Jamie Balfour

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Underclocking and overclocking a computer system

Underclocking and overclocking a computer system


In this tutorial, I will be explaining why overclocking and underclocking the central processing unit is good and why it is bad.

Power consumption

The obvious flaw with overclocking is down to power consumption levels involved. A standard Intel Core i7 in 2010 when this article was written had a thermal design power of 130W and a clock frequency of 2.66GHz (Core i7 920). Overclocking the system from 2.66GHz to 3GHz has an increase of 12% on the frequency which means that based on the formula:


This formula shows that power is directly proportional to the voltage and frequency. The C is for capacitance, which does not vary in a CMOS transistor. If the voltage is changed, the power is increased by V2 instead of just rising with the voltage. Here's the problem. The CPU, in most cases, requires the voltage to be raised with the frequency to ensure system stability.

What do we do to combat this? Avoid raising the voltage too high, 1.75V to 2.25V is a 60% increase on the power consumption which is huge. That means if the CPU is consuming 30W, it will now consume 48W. This means when your system becomes unstable at the stock voltage you have probably reached the maximum power consumption for that voltage. An increase in voltage will then be required which means greater power consumption.


Of course it is true that there will be a performance gain from overclocking your processor, but is it worth the extra power consumption? Well yes, it is. Some games demand a lot more than a low end system has to offer, but overclocking the system can bring back life to the system in a way that no other improvement could offer.

Some custom system builders would choose a low end, cheap and relatively basic processor as the core of their build to keep costs down. They then overclock the system to its maximum and in some cases, the low end outperforms the higher end in a price-performance ratio.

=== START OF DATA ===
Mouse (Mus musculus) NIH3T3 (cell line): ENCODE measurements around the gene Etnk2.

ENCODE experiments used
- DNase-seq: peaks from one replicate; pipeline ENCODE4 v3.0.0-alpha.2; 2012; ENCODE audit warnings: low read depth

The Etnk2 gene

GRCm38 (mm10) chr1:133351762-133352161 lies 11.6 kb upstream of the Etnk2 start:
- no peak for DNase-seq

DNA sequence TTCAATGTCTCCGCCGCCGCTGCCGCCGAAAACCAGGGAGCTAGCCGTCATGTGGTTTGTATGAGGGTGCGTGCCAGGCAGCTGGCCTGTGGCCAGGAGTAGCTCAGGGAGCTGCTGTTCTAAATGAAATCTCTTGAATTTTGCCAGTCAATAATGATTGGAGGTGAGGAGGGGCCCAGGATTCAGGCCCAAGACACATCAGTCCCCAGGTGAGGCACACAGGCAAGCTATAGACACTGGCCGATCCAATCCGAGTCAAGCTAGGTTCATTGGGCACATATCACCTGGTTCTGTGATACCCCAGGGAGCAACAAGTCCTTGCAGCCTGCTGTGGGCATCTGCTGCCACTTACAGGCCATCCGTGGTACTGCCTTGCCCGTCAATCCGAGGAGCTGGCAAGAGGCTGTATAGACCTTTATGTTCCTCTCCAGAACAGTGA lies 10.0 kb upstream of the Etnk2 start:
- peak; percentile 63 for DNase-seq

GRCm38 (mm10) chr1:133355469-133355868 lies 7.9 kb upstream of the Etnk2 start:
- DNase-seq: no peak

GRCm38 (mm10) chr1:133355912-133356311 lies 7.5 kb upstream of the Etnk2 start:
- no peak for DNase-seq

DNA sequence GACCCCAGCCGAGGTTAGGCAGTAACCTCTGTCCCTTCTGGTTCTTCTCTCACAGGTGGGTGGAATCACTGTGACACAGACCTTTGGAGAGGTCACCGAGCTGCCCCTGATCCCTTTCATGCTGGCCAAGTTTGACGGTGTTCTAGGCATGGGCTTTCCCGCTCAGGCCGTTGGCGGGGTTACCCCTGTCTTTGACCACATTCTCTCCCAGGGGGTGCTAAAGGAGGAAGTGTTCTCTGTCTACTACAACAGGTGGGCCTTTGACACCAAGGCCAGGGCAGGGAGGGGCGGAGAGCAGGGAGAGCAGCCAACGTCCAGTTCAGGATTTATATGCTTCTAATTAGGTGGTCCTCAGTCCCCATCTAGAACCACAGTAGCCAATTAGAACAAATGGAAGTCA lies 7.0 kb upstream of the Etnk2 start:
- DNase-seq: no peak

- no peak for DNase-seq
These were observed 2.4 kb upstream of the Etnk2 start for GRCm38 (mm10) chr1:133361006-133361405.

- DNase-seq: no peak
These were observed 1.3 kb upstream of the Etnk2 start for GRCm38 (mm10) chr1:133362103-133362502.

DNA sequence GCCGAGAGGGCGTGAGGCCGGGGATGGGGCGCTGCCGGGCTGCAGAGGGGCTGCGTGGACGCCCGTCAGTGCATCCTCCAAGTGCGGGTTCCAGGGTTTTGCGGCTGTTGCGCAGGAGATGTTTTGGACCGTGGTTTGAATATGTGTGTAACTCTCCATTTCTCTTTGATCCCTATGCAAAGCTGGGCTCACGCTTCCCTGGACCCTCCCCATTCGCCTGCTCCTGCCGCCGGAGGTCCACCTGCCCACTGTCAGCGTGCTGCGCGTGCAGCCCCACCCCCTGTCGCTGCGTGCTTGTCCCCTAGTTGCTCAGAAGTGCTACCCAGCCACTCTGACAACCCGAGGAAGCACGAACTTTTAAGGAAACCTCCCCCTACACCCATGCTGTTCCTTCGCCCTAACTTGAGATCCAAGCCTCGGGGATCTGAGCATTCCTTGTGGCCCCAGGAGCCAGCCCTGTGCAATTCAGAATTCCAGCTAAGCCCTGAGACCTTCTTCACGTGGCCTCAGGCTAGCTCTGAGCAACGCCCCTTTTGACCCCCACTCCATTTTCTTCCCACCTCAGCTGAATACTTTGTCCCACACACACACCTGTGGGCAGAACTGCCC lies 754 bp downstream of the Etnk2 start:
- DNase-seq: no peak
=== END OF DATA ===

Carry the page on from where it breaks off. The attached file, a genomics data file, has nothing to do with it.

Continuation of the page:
Underclocking a system can have the inverse effect; i.e. performance will go down. With a low-end CPU, this can have incredibly draining effects on your system. The system may freeze up and shut down and worse, could fail to start correctly.

Underclocking looses performance at the price of reducing both heat and power. It normally comes from reducing the CPU frequency before the voltage. Back in the days of the Intel Pentium 4, a mobile iteration of the desktop CPU came to notebooks. The Pentium 4 Mobile worked by halving the voltage to reduce heat and power consumption, at the cost of performance and stability. Underclocking a higher end CPU, such as an i7 940 will allow you to reduce power consumption at the cost of performance on a much lower scale. Underclocking is something I have done before when my system was used for minor tasks.

Life span

Of course the life span of an overclocked CPU is shortened. This is due to the fact that each clock cycle is sped up to a level which causes more heat. This will cause the die in the CPU to crack from the excess heat eventually. The extra heat is generated from the extra power, which in turn is generated from the extra voltage and frequency. The TDP or thermal design power is the maximum heat that the CPU can dissipate. Most CPUs are either 95W or 130W.

Underclocked CPUs have a longer life span than even stock CPUs have. So if you are hoping to resell the CPU with a maximum condition, underclocking is a good idea.

Posted by jamiebalfour04 in Technology
under clocking
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